It isn't inherently a paradox. While contemplation plays an important role in this kind of development, it is essentially an experiential process. You don't wake up one day and say "Man, I'm going to try really hard not to have any attachments today." (well, you might, and this might even be an important step in your development, but this isn't going to be how it is when you finally actually do it) When your spirit understands the difference between desire and attachment, and truly wishes to have none of the latter (whether it was guided by your mind or not), it will simply act appropriately.

Buddhist writings have alot to say about this explicitly. Taoist writings have alot to say about it implicitly. If discussion from the Buddhist perspective is making you think it's too deliberate to be anything but a paradox, you might want to investigate some Taoist methods.

04-05-2001, 04:46 PM
Thanks, but what about the first part of my post (refers to procreation)?

04-05-2001, 06:40 PM
Sounds like a fruit cake to me.

"If you are talking about sport that is one thing. But when you are talking about combat-as it is-well then, baby, you'd better train every part of your body" - Bruce Lee

04-05-2001, 08:23 PM
tanglangman - I didn't comment on that part because I didn't think it was directed at me. I haven't said anything about sex on this thread.

ninja turtle
04-05-2001, 11:31 PM
O, your expression of this subject was the most comprehensive I have read; very straightforward, and very minimalistic.
It seems my attempt at no desires is impossible (if I am to go by your examples/descriptions)- and what I was really trying to attain was a lack of attachment, which I couldn't, because I already reached that,(how does one go to where they already are?) but I didn't know it until I really examined that aspect of "myself".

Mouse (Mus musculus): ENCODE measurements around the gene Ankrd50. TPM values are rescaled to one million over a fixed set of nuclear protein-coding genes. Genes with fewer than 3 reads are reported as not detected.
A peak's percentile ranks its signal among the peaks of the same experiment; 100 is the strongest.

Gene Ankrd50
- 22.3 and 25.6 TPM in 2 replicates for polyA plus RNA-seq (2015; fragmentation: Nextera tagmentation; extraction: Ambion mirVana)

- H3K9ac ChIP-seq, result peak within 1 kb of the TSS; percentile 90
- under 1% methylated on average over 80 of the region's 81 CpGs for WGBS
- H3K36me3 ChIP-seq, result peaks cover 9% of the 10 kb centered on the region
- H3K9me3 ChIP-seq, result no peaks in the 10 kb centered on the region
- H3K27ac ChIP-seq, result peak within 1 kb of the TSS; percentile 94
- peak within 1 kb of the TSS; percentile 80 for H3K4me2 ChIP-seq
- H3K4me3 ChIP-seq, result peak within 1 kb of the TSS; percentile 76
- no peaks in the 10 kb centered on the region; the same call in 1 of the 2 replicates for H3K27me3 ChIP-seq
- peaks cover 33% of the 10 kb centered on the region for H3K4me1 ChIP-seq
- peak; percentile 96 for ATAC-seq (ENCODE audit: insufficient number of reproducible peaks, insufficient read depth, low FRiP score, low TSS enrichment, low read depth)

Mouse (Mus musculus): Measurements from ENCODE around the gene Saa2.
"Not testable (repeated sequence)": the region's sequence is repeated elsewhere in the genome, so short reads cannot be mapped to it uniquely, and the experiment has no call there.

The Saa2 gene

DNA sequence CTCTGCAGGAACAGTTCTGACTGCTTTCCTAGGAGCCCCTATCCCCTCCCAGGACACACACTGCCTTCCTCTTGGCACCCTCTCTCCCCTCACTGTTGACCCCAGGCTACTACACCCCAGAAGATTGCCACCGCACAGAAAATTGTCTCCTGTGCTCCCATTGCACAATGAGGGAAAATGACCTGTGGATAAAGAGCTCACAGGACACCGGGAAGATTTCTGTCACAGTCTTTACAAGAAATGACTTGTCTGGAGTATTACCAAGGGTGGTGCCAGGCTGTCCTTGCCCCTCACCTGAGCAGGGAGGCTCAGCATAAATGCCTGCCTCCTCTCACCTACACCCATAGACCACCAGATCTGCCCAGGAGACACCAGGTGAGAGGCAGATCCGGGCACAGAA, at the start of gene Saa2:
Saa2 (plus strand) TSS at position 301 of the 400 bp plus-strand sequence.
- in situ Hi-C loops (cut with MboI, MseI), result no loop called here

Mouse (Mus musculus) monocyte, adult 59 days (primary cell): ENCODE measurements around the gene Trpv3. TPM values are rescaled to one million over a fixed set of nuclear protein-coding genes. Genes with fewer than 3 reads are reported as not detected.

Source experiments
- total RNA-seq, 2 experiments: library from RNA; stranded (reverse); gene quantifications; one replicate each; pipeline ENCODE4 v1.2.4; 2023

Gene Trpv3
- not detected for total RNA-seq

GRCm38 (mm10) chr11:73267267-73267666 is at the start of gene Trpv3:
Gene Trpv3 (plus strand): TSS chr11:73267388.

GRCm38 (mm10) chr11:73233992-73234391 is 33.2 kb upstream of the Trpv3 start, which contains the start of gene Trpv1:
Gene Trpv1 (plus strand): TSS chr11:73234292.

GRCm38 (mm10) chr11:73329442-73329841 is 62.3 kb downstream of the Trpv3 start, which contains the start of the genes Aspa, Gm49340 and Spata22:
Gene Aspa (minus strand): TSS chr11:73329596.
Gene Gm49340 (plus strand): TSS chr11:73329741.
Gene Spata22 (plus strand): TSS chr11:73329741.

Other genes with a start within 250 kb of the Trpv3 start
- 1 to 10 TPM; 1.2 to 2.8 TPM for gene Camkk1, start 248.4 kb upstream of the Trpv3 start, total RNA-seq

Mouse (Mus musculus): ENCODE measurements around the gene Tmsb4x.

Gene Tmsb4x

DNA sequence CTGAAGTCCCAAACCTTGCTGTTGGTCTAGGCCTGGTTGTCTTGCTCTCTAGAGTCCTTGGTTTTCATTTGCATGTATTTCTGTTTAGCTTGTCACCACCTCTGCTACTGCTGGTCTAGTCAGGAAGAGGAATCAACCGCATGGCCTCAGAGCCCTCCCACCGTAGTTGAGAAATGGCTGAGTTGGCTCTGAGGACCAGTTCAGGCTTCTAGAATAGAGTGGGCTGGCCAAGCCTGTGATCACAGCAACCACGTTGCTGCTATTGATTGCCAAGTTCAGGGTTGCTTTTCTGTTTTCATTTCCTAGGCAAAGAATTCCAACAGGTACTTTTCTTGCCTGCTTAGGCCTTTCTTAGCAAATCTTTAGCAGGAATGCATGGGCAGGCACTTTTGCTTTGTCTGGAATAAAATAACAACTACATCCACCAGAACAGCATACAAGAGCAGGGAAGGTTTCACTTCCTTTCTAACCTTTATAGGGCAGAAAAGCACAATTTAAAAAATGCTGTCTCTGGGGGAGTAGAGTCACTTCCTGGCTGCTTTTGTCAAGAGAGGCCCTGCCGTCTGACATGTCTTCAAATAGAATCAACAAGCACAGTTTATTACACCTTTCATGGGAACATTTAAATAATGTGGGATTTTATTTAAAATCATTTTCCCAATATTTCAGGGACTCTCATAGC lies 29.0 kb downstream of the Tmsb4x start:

Thank you all for your input, it is appreciated.

Morrigan- what is it like in that part of Brazil? Do you study Capoeira, by any chance? Would you like some chocolate cake?

04-08-2001, 02:57 PM
My apologies, it wasn't directed at you I thought that Celestial Amiboshi had replied,that'll teach me for not paying attention to whose writing the replies. Has anybody seen my glasses?

04-09-2001, 05:25 AM
There is nothing wrong with having sex.. its how you persue it.. alot of people go around and sleep with many many differnt women because they desire this.. now obviously this is bad.. but if you find one person who you love and tend to spend the rest of your life with there is nothing wrong with having sex and having children.. this is all a mental thing.. when you spend alot of time with one person you become more comfortable with them and you become one with them.. there is nothing wrong with this but.. if you go around sleeping with differnt girls.. you can never feel settled down and subconsciously this will have a negitive effect..

04-09-2001, 09:14 PM
"Morrigan- what is it like in that part of Brazil?"
You mean São Paulo? It's a huge chaotic polluted city full of restaurants, poverty, power and arts. A mix of New York with Ciudad del Mexico. I love it.

"Do you study Capoeira, by any chance?"